Traveling in different cultures can at times be difficult simply because we may not understand why they think and behave differently than us. I first learned this after working in the Canadian Arctic five times. I left my last posting feeling very frustrated and felt that I had not made a significant contribution. I did not understand why Inuit don’t discipline their children, why they can’t give any past medical history, why they don’t like to work away from home when there are no jobs in their community but lots of unemployment outside, why they don’t value education like we do, why they seem to kill anything that moves and thus don’t share our respect for wildlife. The list goes on and on but basically comes down to they have a different culture. It was not until I was able to discuss the situations with someone who had taught school on Baffin Island for 15 years that I finally came to understand some of the cultural context of their beliefs and actually have some insight into all those situations (go to my page titled ideas to read an attempt to at least partially explain their behavior).
A similar situation happened when traveling in India. I can not imagine a country more different than ours. They do not follow any of our social standards of polite behavior. I have never heard any Indian say please, thank you or your welcome (except occasionally in people working in the tourist industry). You could give up your seat on a bus for an older woman or a woman with a young baby and they never even acknowledge your existence. When getting off a bus, one has to run a gauntlet of people trying to get on. Men constantly bud ahead of you when standing in line for a ticket, or in fact any queue. Despite being the most religious country in the world (Hindus claim they have 36 million gods), and being fastidious dressers, they have absolutely despoiled their environment. Only 8 out of 3000 cities in India treat their sewage. I doubt that there is any water that is not extremely polluted. Garbage is everywhere and dustbins (as they call garbage receptacles) are rarely used. They have their animals all upside down. Cows are the top dog, closely followed by snakes and monkeys. Even rats are holy in one temple. Being reincarnated as a dog is the worst thing that can happen to you, whereas they are clearly the most favored animal we have. The list is endless. Read “Being Indian”, a great book about the Indian psyche and a must read before going to India. I would imagine traveling in China and Japan would pose equally difficult cultural situations.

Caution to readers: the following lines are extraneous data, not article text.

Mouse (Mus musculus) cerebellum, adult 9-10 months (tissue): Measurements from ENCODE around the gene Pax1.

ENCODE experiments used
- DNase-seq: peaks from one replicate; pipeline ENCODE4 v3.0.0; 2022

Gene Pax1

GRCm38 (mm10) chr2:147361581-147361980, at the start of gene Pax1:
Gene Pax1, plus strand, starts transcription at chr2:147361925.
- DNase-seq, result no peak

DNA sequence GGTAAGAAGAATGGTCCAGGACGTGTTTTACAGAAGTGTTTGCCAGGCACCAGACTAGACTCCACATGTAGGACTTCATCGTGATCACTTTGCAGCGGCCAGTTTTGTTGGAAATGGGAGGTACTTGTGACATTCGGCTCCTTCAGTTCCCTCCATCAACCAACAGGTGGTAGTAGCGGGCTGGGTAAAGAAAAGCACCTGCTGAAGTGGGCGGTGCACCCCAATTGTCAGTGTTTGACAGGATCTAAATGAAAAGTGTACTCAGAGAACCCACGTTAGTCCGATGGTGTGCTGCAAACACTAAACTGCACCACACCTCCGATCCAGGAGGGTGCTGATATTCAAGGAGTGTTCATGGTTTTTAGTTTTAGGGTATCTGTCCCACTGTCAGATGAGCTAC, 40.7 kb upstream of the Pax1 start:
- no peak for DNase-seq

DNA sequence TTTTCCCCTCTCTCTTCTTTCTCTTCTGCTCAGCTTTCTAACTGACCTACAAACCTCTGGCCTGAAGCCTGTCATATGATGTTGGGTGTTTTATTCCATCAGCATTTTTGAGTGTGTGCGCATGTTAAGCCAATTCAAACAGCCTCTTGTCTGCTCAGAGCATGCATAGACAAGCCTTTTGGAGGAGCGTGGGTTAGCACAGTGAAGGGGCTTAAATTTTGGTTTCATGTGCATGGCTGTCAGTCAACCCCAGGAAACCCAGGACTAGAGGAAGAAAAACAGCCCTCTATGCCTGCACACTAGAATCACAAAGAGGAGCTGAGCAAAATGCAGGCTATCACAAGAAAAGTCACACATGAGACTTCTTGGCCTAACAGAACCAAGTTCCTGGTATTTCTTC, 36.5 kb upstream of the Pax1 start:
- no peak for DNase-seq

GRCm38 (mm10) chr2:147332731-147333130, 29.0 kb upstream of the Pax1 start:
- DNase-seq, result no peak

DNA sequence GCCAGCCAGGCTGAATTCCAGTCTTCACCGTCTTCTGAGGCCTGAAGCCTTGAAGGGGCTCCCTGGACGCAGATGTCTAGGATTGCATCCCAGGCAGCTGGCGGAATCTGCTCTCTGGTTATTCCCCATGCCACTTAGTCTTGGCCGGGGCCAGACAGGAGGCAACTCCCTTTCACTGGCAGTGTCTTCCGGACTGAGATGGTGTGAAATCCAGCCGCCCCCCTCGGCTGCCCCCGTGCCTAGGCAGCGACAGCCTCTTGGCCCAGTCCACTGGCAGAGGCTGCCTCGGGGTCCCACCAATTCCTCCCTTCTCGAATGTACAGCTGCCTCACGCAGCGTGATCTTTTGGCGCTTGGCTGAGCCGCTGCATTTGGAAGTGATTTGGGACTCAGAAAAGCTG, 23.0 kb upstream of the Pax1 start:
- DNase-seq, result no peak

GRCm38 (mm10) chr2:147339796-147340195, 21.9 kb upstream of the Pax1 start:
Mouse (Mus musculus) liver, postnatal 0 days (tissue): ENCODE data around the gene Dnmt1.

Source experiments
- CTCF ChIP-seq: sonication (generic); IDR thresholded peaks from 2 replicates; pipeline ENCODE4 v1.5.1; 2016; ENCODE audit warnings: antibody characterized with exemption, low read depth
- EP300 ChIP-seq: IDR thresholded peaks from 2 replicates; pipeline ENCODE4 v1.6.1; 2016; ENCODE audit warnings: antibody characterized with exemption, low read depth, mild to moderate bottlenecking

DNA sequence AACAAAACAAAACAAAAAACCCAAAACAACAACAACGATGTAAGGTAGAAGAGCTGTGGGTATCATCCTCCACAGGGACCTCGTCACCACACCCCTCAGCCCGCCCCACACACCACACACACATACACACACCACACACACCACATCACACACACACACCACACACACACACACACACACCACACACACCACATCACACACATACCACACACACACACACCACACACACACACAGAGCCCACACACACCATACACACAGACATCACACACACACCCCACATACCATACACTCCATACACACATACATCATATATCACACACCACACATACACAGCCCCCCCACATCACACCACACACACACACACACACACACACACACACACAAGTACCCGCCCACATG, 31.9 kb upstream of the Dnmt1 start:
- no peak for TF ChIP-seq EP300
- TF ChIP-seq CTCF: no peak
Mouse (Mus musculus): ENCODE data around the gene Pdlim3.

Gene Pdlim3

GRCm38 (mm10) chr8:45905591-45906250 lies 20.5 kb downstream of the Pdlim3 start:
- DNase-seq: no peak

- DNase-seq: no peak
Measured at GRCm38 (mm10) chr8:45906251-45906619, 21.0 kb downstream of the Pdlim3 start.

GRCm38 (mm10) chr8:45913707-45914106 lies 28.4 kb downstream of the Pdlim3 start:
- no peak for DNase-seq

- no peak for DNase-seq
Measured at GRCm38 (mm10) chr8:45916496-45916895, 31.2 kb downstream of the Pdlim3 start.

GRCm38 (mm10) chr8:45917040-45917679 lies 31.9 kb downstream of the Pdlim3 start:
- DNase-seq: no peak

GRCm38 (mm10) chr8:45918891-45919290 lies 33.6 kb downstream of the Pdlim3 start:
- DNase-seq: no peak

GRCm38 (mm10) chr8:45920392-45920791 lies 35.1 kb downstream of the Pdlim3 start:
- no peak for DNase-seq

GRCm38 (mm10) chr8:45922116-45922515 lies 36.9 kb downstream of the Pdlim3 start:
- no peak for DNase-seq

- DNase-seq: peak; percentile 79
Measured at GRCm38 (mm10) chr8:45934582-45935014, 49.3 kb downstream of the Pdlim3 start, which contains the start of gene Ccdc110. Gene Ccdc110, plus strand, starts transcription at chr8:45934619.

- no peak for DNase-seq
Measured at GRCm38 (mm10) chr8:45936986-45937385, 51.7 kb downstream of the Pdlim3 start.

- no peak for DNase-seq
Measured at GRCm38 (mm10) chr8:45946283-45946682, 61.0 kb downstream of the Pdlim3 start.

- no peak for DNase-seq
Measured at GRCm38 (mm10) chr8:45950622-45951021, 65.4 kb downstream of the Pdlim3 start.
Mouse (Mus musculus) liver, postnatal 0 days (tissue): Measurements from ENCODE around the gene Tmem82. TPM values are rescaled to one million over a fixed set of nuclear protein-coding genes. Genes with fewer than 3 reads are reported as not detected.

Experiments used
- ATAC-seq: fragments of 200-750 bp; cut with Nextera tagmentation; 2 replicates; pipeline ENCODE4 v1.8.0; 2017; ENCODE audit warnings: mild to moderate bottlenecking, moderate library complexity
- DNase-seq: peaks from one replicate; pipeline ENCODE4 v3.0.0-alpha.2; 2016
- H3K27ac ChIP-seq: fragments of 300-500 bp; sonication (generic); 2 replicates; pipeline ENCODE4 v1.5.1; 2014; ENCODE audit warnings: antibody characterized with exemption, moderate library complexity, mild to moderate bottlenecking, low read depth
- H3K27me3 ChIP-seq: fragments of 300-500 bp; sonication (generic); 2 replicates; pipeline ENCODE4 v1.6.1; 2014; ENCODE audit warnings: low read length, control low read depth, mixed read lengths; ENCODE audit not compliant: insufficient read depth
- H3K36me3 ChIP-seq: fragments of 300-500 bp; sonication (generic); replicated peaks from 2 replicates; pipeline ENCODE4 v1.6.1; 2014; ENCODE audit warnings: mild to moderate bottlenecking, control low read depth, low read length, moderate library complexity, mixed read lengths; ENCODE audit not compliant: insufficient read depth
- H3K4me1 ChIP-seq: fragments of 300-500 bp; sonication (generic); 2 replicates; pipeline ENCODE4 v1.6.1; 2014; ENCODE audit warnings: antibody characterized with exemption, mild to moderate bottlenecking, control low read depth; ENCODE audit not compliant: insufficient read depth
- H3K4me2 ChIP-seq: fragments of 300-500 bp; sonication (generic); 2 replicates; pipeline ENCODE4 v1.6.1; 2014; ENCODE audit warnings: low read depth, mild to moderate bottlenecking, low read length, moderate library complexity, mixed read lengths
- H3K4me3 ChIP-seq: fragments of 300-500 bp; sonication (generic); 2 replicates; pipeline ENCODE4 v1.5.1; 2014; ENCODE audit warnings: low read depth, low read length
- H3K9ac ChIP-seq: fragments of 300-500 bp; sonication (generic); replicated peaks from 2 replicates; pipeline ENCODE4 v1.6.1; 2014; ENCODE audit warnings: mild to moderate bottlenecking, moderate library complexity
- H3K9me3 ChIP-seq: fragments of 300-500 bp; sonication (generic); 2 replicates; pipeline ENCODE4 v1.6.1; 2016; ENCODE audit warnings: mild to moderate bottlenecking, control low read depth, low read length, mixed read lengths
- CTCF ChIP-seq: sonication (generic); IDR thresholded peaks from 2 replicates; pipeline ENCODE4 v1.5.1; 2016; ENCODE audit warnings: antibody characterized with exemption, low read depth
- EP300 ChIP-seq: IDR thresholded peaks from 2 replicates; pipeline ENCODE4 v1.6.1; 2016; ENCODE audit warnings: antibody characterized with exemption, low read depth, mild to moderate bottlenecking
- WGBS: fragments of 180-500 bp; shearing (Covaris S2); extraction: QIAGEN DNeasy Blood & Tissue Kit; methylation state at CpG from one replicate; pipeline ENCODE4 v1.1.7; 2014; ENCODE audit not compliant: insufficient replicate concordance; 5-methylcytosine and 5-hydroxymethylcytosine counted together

The real issue is that we are traveling in their country and thus need to strive to tolerate and understand their behavior, that is to understand the cultural context. It can make travel so much more enjoyable. Travel can be a very trying experience but it is unlikely that we as individuals could change their behavior nor do we have any right to. Simply go with the flow and learn to even enjoy all these differences. It really is what travel is all about.
Any westerner who claims he understands and can communicate with Chinese or Japanese is deluding himself. To transcend the limits of individual cultures, one must first recognize and accept the multiple hidden dimensions of unconscious culture. Every culture has its own hidden unique form of unconscious culture.
We can all benefit from a deeper knowledge of ourselves and must stop ranking both people and talents and accept the fact that there are many roads to truth and no culture has a corner on the path or is better equipped than others to search for it. No man can tell another how to conduct that search.
Paradox of culture. The natural act of thinking is greatly modified by culture. The West uses one of may ways of thinking. Logic is seen as synchronous with truth and is alienated from ourselves and nature. We think linearly rather than comprehensively. Culture is a series of situational models for behavior and thought. Much cultural difference can be traceable to language. Culture is not innate but is learned. The various facets of culture are interrelated (touch a culture in one place and everything is affected). It is shared and defines the boundaries of different groups. Culture touches and alters all aspects of human life including personality (how people express themselves and show emotion), the way they think, and how problems are solved.
Time use. Americans use monochronic time – serious, and do one thing at a time. This requires schedule, segmentation, and promptness. As it is linear and segmented, it extends forward to the future and backward to the past. Tangible, it speaks of time as being saved, spent, wasted, lost, made up, accelerated, slowed down, crawling, or running out. It is a result of our industrialized civilization. But, it seals off one or two people from the group, intensifying relationships to 2-3 people. It is learned and thoroughly integrated into our culture, treated as the only natural and logical way of organizing life. Lives must fit a schedule – just when things are beginning to develop in a desired way, we must stop them to conform to a preset schedule. It narrows ones view of life – scheduling stifles creativity.